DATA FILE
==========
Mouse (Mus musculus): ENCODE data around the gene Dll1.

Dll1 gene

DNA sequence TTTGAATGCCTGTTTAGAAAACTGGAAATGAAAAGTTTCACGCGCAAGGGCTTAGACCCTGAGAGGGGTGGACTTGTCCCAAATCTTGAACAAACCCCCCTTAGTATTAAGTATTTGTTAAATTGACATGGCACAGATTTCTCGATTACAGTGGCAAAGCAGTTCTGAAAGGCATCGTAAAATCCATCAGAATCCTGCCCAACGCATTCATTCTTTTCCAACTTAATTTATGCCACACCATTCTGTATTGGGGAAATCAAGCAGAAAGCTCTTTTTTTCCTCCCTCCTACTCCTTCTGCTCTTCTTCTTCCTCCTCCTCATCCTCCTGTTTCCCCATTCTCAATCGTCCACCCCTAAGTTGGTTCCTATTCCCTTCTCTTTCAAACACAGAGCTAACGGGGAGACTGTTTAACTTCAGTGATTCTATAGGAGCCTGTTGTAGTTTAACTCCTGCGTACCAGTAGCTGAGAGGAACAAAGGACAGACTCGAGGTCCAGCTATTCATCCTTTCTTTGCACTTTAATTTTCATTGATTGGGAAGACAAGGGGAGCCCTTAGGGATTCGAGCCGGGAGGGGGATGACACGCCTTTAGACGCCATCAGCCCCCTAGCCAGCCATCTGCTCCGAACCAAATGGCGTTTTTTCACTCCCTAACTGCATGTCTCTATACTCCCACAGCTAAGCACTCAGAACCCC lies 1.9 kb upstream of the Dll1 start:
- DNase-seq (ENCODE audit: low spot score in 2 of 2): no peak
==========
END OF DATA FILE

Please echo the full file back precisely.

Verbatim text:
Mouse (Mus musculus): ENCODE data around the gene Dll1.

Dll1 gene

DNA sequence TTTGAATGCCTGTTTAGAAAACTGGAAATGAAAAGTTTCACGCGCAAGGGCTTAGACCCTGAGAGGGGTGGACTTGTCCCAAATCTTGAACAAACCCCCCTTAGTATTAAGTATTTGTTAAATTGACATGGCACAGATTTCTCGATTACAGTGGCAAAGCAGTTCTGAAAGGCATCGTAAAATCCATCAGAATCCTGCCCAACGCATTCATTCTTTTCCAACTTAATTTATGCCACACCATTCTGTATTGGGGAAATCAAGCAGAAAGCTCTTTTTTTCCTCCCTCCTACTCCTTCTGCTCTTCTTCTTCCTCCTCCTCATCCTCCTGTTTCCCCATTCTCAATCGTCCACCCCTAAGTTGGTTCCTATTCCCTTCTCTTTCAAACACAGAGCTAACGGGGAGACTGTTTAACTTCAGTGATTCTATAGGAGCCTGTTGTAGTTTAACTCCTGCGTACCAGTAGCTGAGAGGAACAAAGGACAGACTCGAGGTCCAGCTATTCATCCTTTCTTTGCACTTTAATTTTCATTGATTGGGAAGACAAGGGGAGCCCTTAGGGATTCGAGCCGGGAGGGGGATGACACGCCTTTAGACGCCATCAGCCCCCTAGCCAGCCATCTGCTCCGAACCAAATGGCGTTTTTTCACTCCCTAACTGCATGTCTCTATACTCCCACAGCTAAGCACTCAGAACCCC lies 1.9 kb upstream of the Dll1 start:
- DNase-seq (ENCODE audit: low spot score in 2 of 2): no peak